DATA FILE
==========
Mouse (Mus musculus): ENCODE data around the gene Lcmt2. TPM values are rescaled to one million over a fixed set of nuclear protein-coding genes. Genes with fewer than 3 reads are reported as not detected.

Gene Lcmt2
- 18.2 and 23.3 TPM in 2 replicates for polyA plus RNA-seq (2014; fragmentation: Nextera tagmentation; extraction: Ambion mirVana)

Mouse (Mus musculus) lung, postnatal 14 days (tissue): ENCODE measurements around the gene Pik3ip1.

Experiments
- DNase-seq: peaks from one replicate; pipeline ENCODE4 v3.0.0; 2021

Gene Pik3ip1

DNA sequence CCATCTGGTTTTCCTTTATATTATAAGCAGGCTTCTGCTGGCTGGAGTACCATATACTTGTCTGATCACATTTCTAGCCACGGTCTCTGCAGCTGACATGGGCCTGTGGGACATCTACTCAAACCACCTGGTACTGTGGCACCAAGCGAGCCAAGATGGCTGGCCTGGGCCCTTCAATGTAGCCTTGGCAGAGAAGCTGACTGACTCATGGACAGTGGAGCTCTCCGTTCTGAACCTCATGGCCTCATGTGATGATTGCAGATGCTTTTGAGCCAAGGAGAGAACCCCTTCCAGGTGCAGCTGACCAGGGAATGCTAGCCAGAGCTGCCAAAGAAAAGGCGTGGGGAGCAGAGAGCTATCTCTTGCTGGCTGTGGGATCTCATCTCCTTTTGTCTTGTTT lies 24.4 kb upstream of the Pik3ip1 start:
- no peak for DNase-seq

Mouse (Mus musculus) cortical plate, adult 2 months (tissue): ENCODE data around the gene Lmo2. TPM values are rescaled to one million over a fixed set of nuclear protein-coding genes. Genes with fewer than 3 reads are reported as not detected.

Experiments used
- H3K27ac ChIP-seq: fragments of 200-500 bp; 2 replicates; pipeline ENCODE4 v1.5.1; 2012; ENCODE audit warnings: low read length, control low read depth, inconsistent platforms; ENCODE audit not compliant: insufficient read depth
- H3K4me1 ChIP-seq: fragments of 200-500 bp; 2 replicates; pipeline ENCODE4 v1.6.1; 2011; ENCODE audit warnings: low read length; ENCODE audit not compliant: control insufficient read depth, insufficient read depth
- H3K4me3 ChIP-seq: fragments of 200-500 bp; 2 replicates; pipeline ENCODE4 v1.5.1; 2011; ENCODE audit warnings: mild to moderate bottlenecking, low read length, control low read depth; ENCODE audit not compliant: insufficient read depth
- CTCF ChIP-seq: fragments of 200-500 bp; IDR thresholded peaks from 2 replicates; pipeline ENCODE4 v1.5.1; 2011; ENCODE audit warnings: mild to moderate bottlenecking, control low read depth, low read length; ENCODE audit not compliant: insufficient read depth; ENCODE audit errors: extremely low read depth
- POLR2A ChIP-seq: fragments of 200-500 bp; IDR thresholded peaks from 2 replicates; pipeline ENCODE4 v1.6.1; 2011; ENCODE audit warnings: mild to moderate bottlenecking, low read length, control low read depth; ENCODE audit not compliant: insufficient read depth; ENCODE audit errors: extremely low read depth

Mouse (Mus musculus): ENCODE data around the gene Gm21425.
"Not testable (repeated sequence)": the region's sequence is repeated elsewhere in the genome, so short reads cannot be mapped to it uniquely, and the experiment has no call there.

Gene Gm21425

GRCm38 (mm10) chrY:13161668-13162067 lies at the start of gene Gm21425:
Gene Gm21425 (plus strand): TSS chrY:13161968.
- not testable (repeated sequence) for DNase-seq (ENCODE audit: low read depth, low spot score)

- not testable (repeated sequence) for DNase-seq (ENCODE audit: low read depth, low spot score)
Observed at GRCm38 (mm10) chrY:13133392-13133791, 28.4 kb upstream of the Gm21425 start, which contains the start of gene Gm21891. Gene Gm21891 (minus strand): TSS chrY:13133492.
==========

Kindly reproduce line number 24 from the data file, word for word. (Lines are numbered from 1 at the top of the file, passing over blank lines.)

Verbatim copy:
Observed at GRCm38 (mm10) chrY:13133392-13133791, 28.4 kb upstream of the Gm21425 start, which contains the start of gene Gm21891. Gene Gm21891 (minus strand): TSS chrY:13133492.